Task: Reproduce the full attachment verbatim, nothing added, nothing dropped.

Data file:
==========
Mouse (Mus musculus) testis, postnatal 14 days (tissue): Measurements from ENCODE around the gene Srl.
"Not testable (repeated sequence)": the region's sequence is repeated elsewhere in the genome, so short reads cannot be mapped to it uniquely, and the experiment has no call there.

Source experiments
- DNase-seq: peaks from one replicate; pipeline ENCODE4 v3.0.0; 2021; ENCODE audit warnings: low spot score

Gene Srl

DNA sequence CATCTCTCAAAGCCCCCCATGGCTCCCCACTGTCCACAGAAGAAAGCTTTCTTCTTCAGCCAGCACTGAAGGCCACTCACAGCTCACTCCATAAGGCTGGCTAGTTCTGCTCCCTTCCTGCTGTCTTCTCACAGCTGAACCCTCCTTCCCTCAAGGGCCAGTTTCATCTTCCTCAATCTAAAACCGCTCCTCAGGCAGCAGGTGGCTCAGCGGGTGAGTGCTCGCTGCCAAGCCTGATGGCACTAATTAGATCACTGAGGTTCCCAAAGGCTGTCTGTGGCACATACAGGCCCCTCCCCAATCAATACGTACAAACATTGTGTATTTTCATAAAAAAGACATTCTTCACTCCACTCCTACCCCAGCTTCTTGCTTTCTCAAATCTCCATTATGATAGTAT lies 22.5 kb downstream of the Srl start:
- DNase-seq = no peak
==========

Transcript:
Mouse (Mus musculus) testis, postnatal 14 days (tissue): Measurements from ENCODE around the gene Srl.
"Not testable (repeated sequence)": the region's sequence is repeated elsewhere in the genome, so short reads cannot be mapped to it uniquely, and the experiment has no call there.

Source experiments
- DNase-seq: peaks from one replicate; pipeline ENCODE4 v3.0.0; 2021; ENCODE audit warnings: low spot score

Gene Srl

DNA sequence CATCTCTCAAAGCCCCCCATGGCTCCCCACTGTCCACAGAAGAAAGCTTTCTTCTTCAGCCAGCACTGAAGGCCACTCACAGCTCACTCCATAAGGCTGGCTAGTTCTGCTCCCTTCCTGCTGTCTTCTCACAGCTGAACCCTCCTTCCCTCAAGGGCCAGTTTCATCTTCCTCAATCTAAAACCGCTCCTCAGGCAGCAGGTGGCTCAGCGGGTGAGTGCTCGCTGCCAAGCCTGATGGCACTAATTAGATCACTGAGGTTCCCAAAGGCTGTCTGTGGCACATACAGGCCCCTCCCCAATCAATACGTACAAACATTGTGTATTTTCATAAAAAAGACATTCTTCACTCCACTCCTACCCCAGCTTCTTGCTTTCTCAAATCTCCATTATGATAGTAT lies 22.5 kb downstream of the Srl start:
- DNase-seq = no peak